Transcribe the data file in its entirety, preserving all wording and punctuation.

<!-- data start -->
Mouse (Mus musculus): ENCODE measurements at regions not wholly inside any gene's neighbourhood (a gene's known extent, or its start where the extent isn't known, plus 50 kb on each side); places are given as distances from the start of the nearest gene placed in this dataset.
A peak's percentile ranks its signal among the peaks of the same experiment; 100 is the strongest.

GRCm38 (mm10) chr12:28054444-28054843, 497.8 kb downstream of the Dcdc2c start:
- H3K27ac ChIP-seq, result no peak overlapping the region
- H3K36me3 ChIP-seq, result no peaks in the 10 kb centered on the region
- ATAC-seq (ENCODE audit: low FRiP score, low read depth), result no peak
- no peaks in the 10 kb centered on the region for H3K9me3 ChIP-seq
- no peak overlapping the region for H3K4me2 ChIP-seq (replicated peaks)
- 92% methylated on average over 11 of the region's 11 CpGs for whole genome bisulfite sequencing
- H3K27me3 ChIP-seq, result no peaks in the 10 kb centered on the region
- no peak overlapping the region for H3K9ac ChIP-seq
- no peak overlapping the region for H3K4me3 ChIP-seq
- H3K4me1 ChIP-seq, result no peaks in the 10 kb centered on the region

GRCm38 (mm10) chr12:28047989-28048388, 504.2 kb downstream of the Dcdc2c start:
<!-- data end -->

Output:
Mouse (Mus musculus): ENCODE measurements at regions not wholly inside any gene's neighbourhood (a gene's known extent, or its start where the extent isn't known, plus 50 kb on each side); places are given as distances from the start of the nearest gene placed in this dataset.
A peak's percentile ranks its signal among the peaks of the same experiment; 100 is the strongest.

GRCm38 (mm10) chr12:28054444-28054843, 497.8 kb downstream of the Dcdc2c start:
- H3K27ac ChIP-seq, result no peak overlapping the region
- H3K36me3 ChIP-seq, result no peaks in the 10 kb centered on the region
- ATAC-seq (ENCODE audit: low FRiP score, low read depth), result no peak
- no peaks in the 10 kb centered on the region for H3K9me3 ChIP-seq
- no peak overlapping the region for H3K4me2 ChIP-seq (replicated peaks)
- 92% methylated on average over 11 of the region's 11 CpGs for whole genome bisulfite sequencing
- H3K27me3 ChIP-seq, result no peaks in the 10 kb centered on the region
- no peak overlapping the region for H3K9ac ChIP-seq
- no peak overlapping the region for H3K4me3 ChIP-seq
- H3K4me1 ChIP-seq, result no peaks in the 10 kb centered on the region

GRCm38 (mm10) chr12:28047989-28048388, 504.2 kb downstream of the Dcdc2c start: